Skip to main content

Jacques Christophe Rudell

  • Associate Professor

Jacques Rudell joined the Electrical Engineering Department as an assistant professor in January 2009. He has a BS in electrical engineering from the University of Michiganand MS and Ph.D. degrees in electrical engineering from the University of California, Berkeley. From 1989 to 1991, Rudell was an IC Designer and Project Manager with Delco Electronics (now Delphi), where he focused on bipolar analog circuits for automotive applications. From 2000 to 2001, he was a postdoctoral Researcher at the University of California, Berkeley, in addition to holding consulting positions in several Silicon Valley firms. In early 2002, he joined Berkana Wireless (now Qualcomm), San Jose, Calif., as an Analog/RF IC Design Engineer and later became the Design Manager of the Advanced IC Development Group. From 2005 to 2008, he worked in the Advanced Radio Technology Group at Intel, where his work focused mainly on RF transceiver circuits and systems, in advanced silicon processes.

Rudell received the National Science Foundation CAREER award for his work related to mmWave CMOS IC design. He has served on the IEEE International Solid-State Circuits Conference technical program committee (2003-2010), and on the RFIC steering committee (2002-2013) where he was the 2013 General Chair. He was also an Associate Editor for the IEEE Journal of Solid-State Circuits (2009-2015). Rudell is currently a member of the IEEE European Solid-State Circuit Conference’s technical program committee.

Research Interests

RF, mm-Wave, Analog and Mixed-Signal Systems applied to biomedical devices including neural interfaces, communication systems, and imaging technology.

3uweeViewNews Object
(
    [_showAnnouncements:protected] => 
    [_showTitle:protected] => 
    [showMore] => 
    [_type:protected] => spotlight
    [_from:protected] => person
    [_args:protected] => Array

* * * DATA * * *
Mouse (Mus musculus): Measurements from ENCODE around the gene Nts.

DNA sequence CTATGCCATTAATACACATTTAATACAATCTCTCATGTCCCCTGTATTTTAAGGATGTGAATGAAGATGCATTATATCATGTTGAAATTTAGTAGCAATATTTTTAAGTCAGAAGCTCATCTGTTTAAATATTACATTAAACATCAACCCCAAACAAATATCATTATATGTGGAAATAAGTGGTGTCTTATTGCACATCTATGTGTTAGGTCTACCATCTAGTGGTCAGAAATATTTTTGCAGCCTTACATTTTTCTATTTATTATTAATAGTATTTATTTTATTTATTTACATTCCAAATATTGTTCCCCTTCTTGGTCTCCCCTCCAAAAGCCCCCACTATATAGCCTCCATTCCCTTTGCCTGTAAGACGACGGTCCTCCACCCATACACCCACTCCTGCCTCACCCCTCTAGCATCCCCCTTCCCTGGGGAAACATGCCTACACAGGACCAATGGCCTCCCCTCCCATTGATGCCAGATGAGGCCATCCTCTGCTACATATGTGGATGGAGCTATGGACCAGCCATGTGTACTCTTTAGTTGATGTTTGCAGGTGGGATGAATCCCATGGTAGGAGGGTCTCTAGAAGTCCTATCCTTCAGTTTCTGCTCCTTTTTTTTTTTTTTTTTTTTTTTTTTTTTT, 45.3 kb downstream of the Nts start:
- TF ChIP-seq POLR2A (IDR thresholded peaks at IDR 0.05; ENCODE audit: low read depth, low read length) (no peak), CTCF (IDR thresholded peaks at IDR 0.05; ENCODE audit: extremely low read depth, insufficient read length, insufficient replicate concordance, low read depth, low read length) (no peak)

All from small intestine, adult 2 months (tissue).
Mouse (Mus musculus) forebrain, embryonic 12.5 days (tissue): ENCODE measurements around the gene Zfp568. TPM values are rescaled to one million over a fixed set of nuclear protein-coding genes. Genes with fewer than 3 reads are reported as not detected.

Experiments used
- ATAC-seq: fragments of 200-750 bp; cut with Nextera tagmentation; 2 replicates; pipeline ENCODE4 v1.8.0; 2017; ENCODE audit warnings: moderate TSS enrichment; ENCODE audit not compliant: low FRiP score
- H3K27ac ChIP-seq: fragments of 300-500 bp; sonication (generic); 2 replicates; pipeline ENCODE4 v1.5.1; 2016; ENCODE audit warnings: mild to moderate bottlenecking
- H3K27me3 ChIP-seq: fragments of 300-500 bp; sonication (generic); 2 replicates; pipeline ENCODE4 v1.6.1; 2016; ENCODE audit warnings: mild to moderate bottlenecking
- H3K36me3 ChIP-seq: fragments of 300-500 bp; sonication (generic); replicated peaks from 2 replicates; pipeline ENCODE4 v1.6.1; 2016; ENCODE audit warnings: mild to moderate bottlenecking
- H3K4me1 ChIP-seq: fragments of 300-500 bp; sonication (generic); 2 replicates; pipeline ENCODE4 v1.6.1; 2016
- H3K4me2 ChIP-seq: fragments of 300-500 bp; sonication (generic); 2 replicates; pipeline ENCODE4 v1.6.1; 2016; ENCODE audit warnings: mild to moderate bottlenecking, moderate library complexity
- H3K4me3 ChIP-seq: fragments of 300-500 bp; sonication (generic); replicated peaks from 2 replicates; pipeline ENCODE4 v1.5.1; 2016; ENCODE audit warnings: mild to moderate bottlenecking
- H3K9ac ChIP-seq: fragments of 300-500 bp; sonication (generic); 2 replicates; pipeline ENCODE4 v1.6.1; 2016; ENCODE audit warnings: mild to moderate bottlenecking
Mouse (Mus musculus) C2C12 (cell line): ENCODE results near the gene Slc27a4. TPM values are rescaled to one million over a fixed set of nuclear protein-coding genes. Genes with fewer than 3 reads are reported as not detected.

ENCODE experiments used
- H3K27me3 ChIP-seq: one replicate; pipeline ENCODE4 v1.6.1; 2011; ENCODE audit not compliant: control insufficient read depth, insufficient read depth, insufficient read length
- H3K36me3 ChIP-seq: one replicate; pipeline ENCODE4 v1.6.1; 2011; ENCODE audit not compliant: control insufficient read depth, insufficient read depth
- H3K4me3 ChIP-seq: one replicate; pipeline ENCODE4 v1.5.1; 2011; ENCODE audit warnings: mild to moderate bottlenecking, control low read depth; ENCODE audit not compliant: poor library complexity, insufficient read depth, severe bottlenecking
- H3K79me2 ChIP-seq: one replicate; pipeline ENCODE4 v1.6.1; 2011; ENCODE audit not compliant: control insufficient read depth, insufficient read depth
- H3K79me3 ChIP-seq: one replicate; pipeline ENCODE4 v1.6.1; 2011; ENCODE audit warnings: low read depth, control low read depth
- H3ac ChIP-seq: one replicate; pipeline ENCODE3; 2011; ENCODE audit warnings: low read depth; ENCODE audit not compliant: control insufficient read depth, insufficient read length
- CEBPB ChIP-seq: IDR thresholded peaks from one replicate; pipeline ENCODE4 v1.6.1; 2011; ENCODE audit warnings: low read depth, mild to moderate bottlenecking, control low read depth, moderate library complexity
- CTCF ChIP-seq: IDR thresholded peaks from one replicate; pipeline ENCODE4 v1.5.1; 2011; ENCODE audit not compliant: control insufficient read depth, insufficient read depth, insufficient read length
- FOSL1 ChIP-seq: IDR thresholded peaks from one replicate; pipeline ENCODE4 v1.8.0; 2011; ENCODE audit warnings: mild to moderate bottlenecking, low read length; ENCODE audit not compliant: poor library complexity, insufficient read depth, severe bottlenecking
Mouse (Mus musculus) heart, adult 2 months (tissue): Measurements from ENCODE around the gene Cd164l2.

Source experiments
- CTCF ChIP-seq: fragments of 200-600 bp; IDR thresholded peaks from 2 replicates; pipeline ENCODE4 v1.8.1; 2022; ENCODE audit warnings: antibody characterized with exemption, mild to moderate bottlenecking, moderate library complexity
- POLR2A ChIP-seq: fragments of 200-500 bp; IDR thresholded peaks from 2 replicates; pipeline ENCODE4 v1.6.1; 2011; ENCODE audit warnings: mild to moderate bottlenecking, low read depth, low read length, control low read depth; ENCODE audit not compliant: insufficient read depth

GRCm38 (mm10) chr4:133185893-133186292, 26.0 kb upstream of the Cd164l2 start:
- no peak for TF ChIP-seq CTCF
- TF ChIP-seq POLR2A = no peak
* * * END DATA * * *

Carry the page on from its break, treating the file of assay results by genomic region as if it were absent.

(
            [post_type] => spotlight
            [date_query] => Array
                (
                    [0] => Array
                        (
                            [after] => Array
                                (
                                    [year] => 2015
                                    [month] => 10
                                    [day] => 20
                                )

                        )

                )

            [meta_query] => Array
                (
                    [relation] => AND
                    [0] => Array
                        (
                            [key] => type
                            [value] => news
                            [compare] => LIKE
                        )

                    [1] => Array
                        (
                            [key] => subjects
                            [value] => "895"
                            [compare] => LIKE
                        )

                )

            [posts_per_page] => 6
            [post_status] => publish
        )

    [_jids:protected] => 
    [_taxa:protected] => Array
        (
        )

    [_meta:protected] => Array
        (
            [0] => Array
                (
                    [key] => type
                    [value] => news
                    [compare] => LIKE
                )

            [1] => Array
                (
                    [key] => subjects
                    [value] => "895"
                    [compare] => LIKE
                )

        )

    [_metarelation:protected] => AND
    [_results:protected] => Array
        (
            [0] => WP_Post Object
                (
                    [ID] => 10197
                    [post_author] => 12
                    [post_date] => 2017-03-21 11:33:43
                    [post_date_gmt] => 2017-03-21 18:33:43
                    [post_content] => [caption id="attachment_10198" align="alignleft" width="453"]tong-1 Graduate students Tong Zhang, Ali Najafi, Chenxin Su and Associate Professor Chris Rudell.[/caption]

Nearly all commercial mobile transceivers (cellular phones, WiFi, Bluetooth, etc.) operate in the radio frequency band (1-to-5 GHz [gigahertz]). Due to favorable properties such as the required size of hardware and radio signal propagation loss, the 1-to-5 GHz band is considered the “beachfront real estate” of spectrum allocation. One gigahertz is equal to 1 billion hertz, or one cycle rotation of frequency. Because of this, many U.S. cellular phone carriers pay billions of dollars to acquire a small frequency band of a few megahertz (1 million hertz).

Although the commercial bands are completely occupied by communication applications, including emergency services, Wi-Fi, cellular networks, GPS and Bluetooth devices (as shown in Figure 1), the demand for higher data rates (driven mainly by video) continues with some estimating an increase by as much as 10 times in the next five years.